Kinetic Energy and Conservation of Energy, Part 1

I’ve been wanting to systematically go through a physics text, refreshing my knowledge and filling in gaps. I found The Feynman Lectures on Physics, freely available online, based on lectures from the great physicist and physics popularizer, Richard Feynman. As I read Chapter 4: “Conservation of Energy,” I wonder if I can derive the formula for kinetic energy, the energy an object has due to its motion. My primary motivation is that while it is relatively easy for me to grasp why the gravitational potential energy is U=mgh (that is, weight times height), I have a much harder time intuitively understanding why the kinetic energy should be proportional to the velocity squared: Kmv².

Problem: Given the formula for gravitational potential energy, can I use the principle of conservation of energy (of a projectile) to derive the equation for its kinetic energy?

The total energy of an object should be the sum of its potential energy and kinetic energy: EUK, and it should remain constant.

\displaystyle E_1 = E_2

\displaystyle U_1 + K_1 = U_2 + K_2

If we pick the right times, we can make this much simpler. If an object is launched vertically (from, say, height = 0), it initially has kinetic energy but no potential energy (U1 = 0). At the peak of its trajectory, it will be motionless for an instant — it will have potential energy but no kinetic energy (K2 = 0). Therefore,

\displaystyle 0 + K_1 = U_2 + 0

\displaystyle K_1 = U_2

In a constant gravitational field, the potential energy is U=mgy, where m is the mass, g is the acceleration due to gravity, and y is the height. At the second time point,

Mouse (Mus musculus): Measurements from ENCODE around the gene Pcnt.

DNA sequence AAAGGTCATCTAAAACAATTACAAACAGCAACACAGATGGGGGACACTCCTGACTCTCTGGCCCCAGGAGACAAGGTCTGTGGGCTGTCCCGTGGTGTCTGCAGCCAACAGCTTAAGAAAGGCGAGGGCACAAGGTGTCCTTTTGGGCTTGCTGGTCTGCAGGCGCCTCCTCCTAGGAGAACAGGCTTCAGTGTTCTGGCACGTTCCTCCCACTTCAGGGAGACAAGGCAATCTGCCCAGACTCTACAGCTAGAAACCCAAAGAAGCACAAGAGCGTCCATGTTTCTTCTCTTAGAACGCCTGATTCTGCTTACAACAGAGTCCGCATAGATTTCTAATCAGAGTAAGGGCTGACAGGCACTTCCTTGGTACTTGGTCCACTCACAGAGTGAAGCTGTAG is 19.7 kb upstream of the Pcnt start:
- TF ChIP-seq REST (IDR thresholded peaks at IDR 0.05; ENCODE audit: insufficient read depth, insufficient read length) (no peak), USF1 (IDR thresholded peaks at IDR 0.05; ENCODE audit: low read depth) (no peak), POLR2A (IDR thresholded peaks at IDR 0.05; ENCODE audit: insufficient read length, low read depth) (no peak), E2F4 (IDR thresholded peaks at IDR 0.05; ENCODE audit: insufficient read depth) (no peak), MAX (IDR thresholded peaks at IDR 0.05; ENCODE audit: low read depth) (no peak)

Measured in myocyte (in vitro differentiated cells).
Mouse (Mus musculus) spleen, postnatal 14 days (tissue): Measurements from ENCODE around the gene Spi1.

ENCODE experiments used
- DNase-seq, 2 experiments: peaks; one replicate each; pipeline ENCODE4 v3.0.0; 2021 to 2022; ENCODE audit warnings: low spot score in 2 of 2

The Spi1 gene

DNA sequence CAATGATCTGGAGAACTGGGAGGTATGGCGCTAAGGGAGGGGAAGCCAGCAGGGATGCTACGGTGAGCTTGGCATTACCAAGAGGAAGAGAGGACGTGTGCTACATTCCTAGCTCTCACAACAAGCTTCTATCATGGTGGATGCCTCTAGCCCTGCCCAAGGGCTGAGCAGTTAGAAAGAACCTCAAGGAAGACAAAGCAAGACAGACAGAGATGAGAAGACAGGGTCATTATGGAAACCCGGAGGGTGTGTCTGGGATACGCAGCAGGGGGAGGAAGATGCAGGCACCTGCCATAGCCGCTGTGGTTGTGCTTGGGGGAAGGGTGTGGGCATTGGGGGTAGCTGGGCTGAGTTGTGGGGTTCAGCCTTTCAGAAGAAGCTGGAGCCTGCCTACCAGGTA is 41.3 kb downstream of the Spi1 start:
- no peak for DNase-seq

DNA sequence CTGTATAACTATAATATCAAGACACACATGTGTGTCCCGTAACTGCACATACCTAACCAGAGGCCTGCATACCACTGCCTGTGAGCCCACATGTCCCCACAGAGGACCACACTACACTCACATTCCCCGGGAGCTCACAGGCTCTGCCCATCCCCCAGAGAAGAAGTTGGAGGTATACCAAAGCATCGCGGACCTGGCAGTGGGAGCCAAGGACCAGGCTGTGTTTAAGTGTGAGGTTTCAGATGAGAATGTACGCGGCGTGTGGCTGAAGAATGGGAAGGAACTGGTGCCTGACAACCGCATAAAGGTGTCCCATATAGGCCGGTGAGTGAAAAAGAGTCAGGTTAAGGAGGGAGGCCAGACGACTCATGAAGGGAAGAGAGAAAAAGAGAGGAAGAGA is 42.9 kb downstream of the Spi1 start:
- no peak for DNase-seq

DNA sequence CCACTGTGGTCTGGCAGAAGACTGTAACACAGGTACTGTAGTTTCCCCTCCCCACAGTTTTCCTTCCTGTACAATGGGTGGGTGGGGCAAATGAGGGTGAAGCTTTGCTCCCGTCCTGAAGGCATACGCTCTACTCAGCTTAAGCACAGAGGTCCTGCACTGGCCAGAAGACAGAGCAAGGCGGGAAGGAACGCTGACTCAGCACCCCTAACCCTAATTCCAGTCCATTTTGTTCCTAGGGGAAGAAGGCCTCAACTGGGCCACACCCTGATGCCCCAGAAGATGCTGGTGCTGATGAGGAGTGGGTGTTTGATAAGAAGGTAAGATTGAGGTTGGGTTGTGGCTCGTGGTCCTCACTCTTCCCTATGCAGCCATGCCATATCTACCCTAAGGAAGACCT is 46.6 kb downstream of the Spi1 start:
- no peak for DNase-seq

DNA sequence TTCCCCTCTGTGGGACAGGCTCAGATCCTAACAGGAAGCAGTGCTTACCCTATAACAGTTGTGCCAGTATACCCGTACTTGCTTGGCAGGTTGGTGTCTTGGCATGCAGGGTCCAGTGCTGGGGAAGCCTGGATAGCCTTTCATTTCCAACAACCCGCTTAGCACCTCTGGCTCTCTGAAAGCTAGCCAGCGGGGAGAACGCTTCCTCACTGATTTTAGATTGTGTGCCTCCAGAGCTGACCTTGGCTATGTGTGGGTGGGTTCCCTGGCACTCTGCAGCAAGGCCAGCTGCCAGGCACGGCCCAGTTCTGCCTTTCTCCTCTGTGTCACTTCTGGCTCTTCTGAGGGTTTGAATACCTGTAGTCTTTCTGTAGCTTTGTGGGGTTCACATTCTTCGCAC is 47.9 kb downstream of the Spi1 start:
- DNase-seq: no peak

\displaystyle U_2 = mgy_2

\displaystyle U_2 = K_1 = mgy_2

where y2 is the maximum height it will reach. We can find this from the equations of projectile motion, given constant acceleration a:

\displaystyle y = \frac{1}{2}at^2 + v_1t + y_1

The acceleration a is the acceleration due to gravity, oriented down:

\displaystyle y = -\frac{1}{2}gt^2 + v_1t + y_1

And the initial height was zero:

\displaystyle y = -\frac{1}{2}gt^2 + v_1t 

The velocity is the derivative of position (with respect to time):

\displaystyle v = y' = -\frac{1}{2}\cdot 2gt + v_1

\displaystyle v  = -gt + v_1

At the peak, the velocity and therefore kinetic energy will be zero.

\displaystyle 0 = -gt_2 + v_1

\displaystyle gt_2 = v_1

\displaystyle t_2 = \frac{v_1}{g}

As an aside, this should have been intuitively obvious: acceleration is change in velocity over time, so time should be change in velocity over acceleration.

\displaystyle  a = \frac{dv}{dt}

\displaystyle  \bar{a} = \frac{\Delta v}{\Delta t}

If the acceleration is constant, then a = ā (the instantaneous acceleration equals the mean acceleration).

\displaystyle  a = \frac{\Delta v}{\Delta t}

\displaystyle \Delta t = \frac{\Delta v}{a}

\displaystyle t_2-0 = \frac{0-v_1}{-g}

\displaystyle t_2 = \frac{v_1}{g}

Let’s substitute this back into the projectile equation.

\displaystyle y_2 = -\frac{1}{2}g{t_2}^2 + v_1t

\displaystyle y_2 = -\frac{1}{2}g\left({\frac{v_1}{g}}\right)^2 + v_1\left({\frac{v_1}{g}}\right)

\displaystyle y_2 = -\frac{1}{2}g\cdot\frac{{v_1}^2}{g^2} + v_1\left({\frac{v_1}{g}}\right)

\displaystyle y_2 = -\frac{1}{2}\frac{{v_1}^2}{g} + v_1\left({\frac{v_1}{g}}\right)

\displaystyle y_2 = -\frac{1}{2}\frac{{v_1}^2}{g} + \frac{{v_1}^2}{g}

\displaystyle y_2 = \frac{{v_1}^2}{g}\left({-\frac{1}{2} + 1}\right)

\displaystyle y_2 = \frac{{v_1}^2}{2g}

We can now substitute this back into our equation for K1:

\displaystyle K_1 = mgy_2

\displaystyle K_1= mg\frac{{v_1}^2}{2g}

\displaystyle K_1 = m\frac{{v_1}^2}{2}

 \displaystyle K_1 = \frac{1}{2}m{v_1}^2 \ \blacksquare 

This is indeed the formula for (nonrelativistic) kinetic energy.

The calculation was straightforward, but unfortunately, it didn’t really give me an intuitive understanding of the kinetic energy equation. I have some ideas, which I’ll explore in another post.

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